Tuesday, March 07, 2017
1917 Crime Novel from David Downing, LENIN'S ROLLER COASTER
The couple's extreme risks in Jack of Spies and One Man's Flag pitted them politically against each other: Jack working for the British government, and Caitlin taking the side of the Irish rebels, in spite of an effort at journalistic balance. In the process, Caitlin's brother died, with Jack mortally involved -- and although finally sharing details brings some relief from guilt and blame, there's still doubt about how well Caitlin and Jack can handle being a couple, considering their jobs and loyalties.
So we open in 1917 in LENIN'S ROLLER COASTER, with a pair of workers' revolutions in Russia while the rest of Europe is tugging the "Reds" into the Great War. Caitlin wants to reconnect with her Bolshevik friends, to build stories of the massive changes in human history taking place; Jack's assigned to blowing up bridges and anything else that will keep the Germans from getting the arms and other supplies they need to win the war against England and France.
Downing's Berlin (World War II) series unfolded a very different side of that war, the "home front" in what was once one of Europe's most elegant and civilized cities -- but this new World War I series, partly because it's further back in time but also because American readers, at least, know fewer details, challenges Downing to create fully fleshed settings and motives. Motive, on the other hand, is emphatically not a problem for the people pushing Jack and Caitlin around: They know what they want, and they'll kill readily to move their causes forward. Even Caitlin's closest, kindest friends turn out to have a talent for violence, without regrets.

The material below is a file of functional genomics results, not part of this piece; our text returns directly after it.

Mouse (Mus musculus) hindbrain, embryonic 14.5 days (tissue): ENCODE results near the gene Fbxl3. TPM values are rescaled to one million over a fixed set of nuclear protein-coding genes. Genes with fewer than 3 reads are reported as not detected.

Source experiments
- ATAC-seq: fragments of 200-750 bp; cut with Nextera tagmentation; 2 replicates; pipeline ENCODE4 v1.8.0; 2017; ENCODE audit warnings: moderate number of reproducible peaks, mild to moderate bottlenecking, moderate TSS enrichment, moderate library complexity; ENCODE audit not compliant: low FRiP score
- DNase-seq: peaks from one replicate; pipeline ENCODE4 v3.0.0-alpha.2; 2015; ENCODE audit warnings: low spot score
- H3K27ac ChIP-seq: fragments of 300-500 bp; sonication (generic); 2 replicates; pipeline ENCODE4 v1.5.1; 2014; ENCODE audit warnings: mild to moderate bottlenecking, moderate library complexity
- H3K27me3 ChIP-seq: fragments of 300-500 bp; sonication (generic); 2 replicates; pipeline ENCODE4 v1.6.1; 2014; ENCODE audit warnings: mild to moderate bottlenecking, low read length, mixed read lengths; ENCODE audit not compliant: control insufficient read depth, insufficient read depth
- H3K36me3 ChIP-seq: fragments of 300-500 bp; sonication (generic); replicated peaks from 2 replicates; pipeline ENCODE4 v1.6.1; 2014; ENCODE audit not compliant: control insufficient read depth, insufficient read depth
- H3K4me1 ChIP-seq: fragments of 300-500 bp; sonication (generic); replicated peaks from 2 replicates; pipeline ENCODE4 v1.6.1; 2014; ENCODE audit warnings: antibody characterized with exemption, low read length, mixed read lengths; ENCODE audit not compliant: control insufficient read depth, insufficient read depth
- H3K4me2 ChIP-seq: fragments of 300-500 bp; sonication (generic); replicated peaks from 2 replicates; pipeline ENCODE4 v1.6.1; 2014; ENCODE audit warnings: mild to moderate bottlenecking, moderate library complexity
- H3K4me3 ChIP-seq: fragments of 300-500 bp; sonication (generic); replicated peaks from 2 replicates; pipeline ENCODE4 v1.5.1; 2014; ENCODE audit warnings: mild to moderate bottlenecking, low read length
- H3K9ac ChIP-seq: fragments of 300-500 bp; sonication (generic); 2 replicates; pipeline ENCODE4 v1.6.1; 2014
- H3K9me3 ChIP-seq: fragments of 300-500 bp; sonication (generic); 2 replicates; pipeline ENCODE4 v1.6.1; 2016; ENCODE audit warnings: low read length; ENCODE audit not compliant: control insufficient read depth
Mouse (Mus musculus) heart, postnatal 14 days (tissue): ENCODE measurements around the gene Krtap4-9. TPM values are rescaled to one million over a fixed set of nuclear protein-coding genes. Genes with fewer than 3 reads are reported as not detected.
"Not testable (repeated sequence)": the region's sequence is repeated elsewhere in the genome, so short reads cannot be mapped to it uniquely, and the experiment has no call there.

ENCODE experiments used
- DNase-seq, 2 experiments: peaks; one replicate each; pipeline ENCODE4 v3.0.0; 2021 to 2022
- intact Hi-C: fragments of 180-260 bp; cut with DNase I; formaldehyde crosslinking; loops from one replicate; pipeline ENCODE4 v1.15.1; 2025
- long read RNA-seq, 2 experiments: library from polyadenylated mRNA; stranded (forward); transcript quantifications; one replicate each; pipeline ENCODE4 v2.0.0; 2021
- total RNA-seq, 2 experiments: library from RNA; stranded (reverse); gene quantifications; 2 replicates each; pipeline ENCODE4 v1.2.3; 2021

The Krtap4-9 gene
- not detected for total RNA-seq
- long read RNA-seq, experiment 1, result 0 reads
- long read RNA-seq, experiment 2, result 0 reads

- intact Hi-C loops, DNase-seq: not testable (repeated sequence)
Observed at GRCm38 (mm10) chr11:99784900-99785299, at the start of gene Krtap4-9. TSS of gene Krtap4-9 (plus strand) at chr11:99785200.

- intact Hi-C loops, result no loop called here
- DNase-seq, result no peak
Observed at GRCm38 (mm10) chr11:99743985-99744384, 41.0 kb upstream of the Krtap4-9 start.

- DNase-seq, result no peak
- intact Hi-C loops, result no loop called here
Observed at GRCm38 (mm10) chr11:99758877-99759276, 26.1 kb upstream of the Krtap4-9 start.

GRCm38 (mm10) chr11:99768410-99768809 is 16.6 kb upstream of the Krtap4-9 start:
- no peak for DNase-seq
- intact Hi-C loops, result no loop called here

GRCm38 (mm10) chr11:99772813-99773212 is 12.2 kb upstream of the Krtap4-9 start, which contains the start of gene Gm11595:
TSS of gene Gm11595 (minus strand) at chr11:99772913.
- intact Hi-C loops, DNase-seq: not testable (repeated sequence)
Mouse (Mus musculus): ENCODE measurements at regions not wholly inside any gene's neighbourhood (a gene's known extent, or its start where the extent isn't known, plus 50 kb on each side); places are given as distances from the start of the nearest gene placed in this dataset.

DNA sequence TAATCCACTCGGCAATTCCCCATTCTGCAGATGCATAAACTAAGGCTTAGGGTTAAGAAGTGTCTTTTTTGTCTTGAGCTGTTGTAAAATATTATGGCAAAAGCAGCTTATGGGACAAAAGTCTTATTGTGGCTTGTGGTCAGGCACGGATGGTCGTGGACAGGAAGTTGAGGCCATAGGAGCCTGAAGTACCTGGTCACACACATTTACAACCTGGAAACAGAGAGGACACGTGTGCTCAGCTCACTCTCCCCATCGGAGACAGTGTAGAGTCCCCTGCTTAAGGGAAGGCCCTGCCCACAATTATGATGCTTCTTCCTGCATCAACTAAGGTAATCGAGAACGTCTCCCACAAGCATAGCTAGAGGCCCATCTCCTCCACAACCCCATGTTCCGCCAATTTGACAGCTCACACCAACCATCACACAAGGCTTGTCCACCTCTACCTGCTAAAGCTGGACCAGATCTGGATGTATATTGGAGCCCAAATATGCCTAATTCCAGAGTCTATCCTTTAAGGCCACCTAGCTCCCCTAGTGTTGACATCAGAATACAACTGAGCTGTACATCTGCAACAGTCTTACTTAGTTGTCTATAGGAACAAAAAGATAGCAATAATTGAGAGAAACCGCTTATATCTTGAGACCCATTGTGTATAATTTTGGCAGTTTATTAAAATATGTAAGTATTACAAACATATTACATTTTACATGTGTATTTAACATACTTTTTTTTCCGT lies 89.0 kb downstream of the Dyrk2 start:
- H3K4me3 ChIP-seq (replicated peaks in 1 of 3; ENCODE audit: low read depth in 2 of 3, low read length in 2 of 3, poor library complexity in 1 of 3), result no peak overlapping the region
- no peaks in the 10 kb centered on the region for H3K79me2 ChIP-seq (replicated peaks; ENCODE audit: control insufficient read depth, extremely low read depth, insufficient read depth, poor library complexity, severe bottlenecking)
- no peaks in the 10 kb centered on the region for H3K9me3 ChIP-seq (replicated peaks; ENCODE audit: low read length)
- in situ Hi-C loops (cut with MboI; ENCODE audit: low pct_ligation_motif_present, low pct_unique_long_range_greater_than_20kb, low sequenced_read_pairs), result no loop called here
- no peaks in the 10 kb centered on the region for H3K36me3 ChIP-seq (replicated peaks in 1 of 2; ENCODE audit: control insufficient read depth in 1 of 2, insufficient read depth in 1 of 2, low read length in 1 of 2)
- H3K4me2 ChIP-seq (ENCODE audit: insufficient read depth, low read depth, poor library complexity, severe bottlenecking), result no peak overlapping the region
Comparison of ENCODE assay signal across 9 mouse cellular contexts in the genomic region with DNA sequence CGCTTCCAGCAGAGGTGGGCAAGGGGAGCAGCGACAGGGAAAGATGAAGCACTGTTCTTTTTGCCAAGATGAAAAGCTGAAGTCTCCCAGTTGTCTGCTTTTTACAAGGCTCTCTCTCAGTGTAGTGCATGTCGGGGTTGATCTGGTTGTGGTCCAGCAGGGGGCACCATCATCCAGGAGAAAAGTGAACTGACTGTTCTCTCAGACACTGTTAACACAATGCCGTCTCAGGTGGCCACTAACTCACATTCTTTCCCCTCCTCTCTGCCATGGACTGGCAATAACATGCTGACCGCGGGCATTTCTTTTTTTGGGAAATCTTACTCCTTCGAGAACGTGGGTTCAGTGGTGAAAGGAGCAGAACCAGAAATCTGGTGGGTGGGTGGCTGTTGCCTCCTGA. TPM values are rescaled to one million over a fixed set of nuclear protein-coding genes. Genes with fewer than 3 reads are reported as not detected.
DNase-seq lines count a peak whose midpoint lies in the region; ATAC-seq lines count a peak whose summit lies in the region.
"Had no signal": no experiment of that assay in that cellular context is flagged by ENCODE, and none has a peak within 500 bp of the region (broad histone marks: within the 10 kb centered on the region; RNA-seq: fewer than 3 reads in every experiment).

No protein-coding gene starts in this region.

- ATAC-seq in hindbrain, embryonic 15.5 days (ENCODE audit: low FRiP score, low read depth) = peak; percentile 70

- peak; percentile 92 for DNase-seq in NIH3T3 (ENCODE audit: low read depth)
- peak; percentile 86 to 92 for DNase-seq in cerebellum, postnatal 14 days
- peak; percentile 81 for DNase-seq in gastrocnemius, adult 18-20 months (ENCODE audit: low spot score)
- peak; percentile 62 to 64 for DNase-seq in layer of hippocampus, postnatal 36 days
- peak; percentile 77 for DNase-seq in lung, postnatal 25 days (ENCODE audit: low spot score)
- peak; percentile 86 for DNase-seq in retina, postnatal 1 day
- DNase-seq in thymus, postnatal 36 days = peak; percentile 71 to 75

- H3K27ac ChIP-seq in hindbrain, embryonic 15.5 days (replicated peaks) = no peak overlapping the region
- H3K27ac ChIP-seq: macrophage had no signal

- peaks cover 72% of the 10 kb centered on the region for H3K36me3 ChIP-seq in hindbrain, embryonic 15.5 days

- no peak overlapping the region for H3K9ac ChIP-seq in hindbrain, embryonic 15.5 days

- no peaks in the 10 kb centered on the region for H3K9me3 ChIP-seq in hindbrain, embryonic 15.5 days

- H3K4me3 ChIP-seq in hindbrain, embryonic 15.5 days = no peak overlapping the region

The weight of so much detail to introduce moves LENIN'S ROLLER COASTER off the pace of traditional espionage or crime fiction, though. Pages upon pages pile up with background and explanations. Interior comments from the characters aren't sufficient to whip the pace. A sample of the text: "If the Bolshevik experiment ended in failure, Caitlin thought the failure should be their own. If Lenin and the party went down to defeat, it should be at the hands of the Russian people, not a cabal of foreign interests in league with past oppressors."
When the two adventurers finally cross paths in Moscow, the friction between them adds striking danger to each one's pursuits. But it takes three-fourths of the book to reach that part -- a long journey made lively at the halfway point by Jack's unexpected fostering of an orphan, but otherwise challenging for readers who seek a rapid pace and costly decisions made under fire. Oddly, the book seems to have taken on some of the Russian literary maneuvers and density.
This means that if you like Russian espionage, an unusual face of World War I (the Great War, the war to end all wars), and insight into the factions that clashed after the Russian Revolution, this book's meant for you. Think Boris Akunin, for instance -- plan to spend time with this one.
I'm a committed Downing fan, for the meticulous historic details and cultural insight, as well as the face of fiction. And I was glad to take my time in reading LENIN'S ROLLER COASTER. But I have relatively few readers I'll recommend this one to -- because it's so far off the genre's usual conventions. Downing is an amazing author; I'm hoping there are enough "unconventional" readers out there to keep this series going, and to satisfy the hunger to see Jack and Caitlin somehow reconnect once the shooting is over. All from Soho Crime, of course.
PS: Looking for more mystery reviews, from cozy to very dark? Browse the Kingdom Books mysteries review blog here.